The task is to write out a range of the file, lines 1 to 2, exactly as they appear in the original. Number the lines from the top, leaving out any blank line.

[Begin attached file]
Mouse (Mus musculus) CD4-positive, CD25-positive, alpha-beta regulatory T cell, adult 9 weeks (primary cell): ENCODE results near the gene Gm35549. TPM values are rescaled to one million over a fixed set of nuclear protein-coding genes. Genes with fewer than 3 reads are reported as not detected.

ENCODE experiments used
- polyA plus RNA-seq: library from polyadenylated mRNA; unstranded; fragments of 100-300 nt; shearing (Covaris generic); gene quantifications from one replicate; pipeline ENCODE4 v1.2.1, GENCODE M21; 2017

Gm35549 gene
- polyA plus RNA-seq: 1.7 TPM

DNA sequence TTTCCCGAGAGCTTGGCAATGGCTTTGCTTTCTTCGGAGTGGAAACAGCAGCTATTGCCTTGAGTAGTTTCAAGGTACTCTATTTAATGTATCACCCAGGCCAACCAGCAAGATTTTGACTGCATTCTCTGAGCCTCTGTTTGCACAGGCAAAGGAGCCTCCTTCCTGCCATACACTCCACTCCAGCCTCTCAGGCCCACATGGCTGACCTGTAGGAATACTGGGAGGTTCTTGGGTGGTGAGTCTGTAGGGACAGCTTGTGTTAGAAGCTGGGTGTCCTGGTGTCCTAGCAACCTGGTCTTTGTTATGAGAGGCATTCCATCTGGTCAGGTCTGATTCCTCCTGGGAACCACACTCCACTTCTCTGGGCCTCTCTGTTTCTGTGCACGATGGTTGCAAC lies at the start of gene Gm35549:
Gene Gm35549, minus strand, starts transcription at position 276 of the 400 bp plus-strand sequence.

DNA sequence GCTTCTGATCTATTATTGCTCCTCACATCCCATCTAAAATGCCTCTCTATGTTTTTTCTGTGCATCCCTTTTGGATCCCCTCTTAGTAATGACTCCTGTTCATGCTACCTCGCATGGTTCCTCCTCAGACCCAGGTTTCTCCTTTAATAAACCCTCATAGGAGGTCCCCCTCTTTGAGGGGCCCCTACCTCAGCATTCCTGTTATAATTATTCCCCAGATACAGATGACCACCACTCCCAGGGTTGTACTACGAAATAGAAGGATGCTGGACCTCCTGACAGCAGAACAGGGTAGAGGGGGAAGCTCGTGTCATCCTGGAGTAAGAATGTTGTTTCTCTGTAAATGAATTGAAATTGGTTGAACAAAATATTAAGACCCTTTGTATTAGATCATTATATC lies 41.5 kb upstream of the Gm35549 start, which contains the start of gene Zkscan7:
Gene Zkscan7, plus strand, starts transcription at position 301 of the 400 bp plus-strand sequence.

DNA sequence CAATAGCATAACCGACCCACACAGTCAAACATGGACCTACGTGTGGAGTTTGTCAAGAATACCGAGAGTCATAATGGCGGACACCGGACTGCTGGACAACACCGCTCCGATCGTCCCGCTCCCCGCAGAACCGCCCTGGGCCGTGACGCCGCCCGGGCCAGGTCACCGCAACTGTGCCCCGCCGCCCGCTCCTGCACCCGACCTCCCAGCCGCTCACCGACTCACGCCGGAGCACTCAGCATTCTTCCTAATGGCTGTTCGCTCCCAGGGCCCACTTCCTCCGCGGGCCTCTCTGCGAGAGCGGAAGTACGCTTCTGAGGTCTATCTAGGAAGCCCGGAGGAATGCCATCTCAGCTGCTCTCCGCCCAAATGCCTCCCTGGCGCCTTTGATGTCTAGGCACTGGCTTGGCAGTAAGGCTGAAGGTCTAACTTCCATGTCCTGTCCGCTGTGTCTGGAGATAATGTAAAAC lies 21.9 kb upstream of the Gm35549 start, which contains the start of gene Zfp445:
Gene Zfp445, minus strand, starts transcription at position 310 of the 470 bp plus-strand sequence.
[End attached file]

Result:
Mouse (Mus musculus) CD4-positive, CD25-positive, alpha-beta regulatory T cell, adult 9 weeks (primary cell): ENCODE results near the gene Gm35549. TPM values are rescaled to one million over a fixed set of nuclear protein-coding genes. Genes with fewer than 3 reads are reported as not detected.

ENCODE experiments used